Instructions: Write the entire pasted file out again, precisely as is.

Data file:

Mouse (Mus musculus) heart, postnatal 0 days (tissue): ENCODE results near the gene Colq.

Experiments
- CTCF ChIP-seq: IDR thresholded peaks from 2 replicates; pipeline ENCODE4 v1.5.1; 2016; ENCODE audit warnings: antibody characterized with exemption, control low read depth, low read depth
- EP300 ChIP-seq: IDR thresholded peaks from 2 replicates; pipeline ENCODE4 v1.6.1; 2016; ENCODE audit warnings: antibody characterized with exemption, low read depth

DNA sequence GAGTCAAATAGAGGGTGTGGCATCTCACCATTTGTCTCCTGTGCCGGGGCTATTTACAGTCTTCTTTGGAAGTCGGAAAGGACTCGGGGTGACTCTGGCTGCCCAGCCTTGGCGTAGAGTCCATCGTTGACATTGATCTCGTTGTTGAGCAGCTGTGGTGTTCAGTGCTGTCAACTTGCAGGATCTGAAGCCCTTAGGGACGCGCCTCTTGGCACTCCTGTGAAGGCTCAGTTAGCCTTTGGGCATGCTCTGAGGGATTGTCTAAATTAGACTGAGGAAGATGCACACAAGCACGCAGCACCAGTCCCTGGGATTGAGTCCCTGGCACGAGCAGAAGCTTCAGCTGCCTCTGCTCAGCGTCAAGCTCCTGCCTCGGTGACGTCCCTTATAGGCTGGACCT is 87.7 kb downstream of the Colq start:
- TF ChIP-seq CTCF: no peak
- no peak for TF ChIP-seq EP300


Mouse (Mus musculus) heart, postnatal 0 days (tissue): ENCODE results near the gene Colq.

Experiments
- CTCF ChIP-seq: IDR thresholded peaks from 2 replicates; pipeline ENCODE4 v1.5.1; 2016; ENCODE audit warnings: antibody characterized with exemption, control low read depth, low read depth
- EP300 ChIP-seq: IDR thresholded peaks from 2 replicates; pipeline ENCODE4 v1.6.1; 2016; ENCODE audit warnings: antibody characterized with exemption, low read depth

DNA sequence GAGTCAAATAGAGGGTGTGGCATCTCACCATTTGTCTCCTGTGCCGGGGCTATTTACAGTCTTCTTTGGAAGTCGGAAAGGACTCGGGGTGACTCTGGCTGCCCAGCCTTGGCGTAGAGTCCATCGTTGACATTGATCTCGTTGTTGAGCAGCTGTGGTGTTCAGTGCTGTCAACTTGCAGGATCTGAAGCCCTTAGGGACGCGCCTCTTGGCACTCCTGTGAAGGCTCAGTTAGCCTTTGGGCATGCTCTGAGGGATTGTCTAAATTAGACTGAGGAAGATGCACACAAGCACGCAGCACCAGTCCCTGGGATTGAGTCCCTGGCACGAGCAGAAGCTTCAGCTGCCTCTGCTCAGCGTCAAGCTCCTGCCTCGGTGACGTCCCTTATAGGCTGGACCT is 87.7 kb downstream of the Colq start:
- TF ChIP-seq CTCF: no peak
- no peak for TF ChIP-seq EP300